4 mins

VidCon 2012: Community-grown science communicators smoking’ it!

I‘m over half way through the first day at VidCon 2012, and thought I would jot a few notes down on the science scene here.  OK, so maybe 7,000 people haven’t come to the Anaheim Convention Center to hear the latest on the Higgs boson and other interesting science stuff (although you’d be surprised by ...

Wonders and Worries – Retro nano at its best!

Here’s an introduction to the “wonders and worries of nanotechnology” that I think is rather brilliant: It’s part of a series being produced by the Science Museum of Minnesota for the Nanoscale Informal Science Education network (NISE Net). The series is designed to stimulate discussions addressing the societal and ethical implication of nanotechnology – but ...

Exploring speculated catastrophe and mundane reality

Credit: James King Last semester, speculative designer James King worked with myself and a small group of science and public health students at the University of Michigan to explore how a fusion of science and creative art can lead to new insights and modes of communication.  The exercise was part of the A World of ...

2 mins

Spare a comment – student science writers need your help!

In a little over a week, ten of my University of Michigan Masters of Public Health students will embark on an intensive  science blogging course – and they need your help! Every week for ten weeks, each student will take a recent scientific publication or emerging area of scientific interest, and write a public blog ...

3 mins

Brain candy for the intellectually incapacitated – the sequel

Two years ago I posted links to ten (relatively) mindless online “games” as a bit of fun, and as something not too taxing to indulge in over the holiday break.  Having reached that point again where anything more intellectually challenging than tic tac toe makes my head hurt, I thought I would revisit and update ...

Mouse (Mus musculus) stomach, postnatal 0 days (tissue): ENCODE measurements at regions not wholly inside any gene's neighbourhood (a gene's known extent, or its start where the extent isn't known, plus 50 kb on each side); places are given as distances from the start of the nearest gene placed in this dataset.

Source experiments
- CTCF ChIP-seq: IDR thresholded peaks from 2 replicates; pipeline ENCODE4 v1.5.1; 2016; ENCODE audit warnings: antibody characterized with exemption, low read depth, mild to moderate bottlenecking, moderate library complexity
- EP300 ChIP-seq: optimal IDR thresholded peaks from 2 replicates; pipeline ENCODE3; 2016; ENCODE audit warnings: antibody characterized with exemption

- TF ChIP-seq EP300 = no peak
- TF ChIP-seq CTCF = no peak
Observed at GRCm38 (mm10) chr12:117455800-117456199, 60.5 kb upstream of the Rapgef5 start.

1 min

Techno Hype or Techno Hope? Two panel discussions on technology innovation

I’ve been up to my eyeballs this past few weeks in stuff, and haven’t had as much time as usual to post here.  So this weekend I thought I would take the easy route and post a couple of videos from the recent Symposium on Risk, Uncertainty and Sustainable Innovation. These were back to back ...

2 mins

Inspiring teachers – a blast from the past

Two years ago, I wrote a piece about ten things that inspired me to become a scientist. One of those was my high school teacher.  We never kept in touch, but through the miracle of the web, that post eventually came to his attention, and we connected again. The other day he unearthed a photo ...

Contagion, plausible reality and public health: In conversation with Larry Brilliant

Blockbuster movies aren’t usually noted for their scientific accuracy and education potential.  But since its release last week, Steven Soderburgh’s Contagion seems to be challenging the assumption that Hollywood can’t do science. The other day I posted a piece about how director Steven Soderburgh and screenwriter Scott Z Burns’ attention to detail and plausibility left ...

2 mins

Cool science: The Charlie McDonnell Effect

There’s been quite a bit of chatter about the “Brian Cox Effect” in the UK recently, as interest in science seems to be on the rise.  But I haven’t heard anyone talking about the “Charlie McDonnell Effect”. Maybe it’s because Charlie appeals more to a growing movement of teens who just want to immerse themselves ...

7 mins

The public and peer review literature: Pearls before swine?

This morning I sat down with my 14 year old son and asked him what area of science caught his interest especially.  He answered “the future of space exploration”. We carried out a search on the Web of Science for “future + space + exploration”, and the fifth article returned was “Comparing future options for ...

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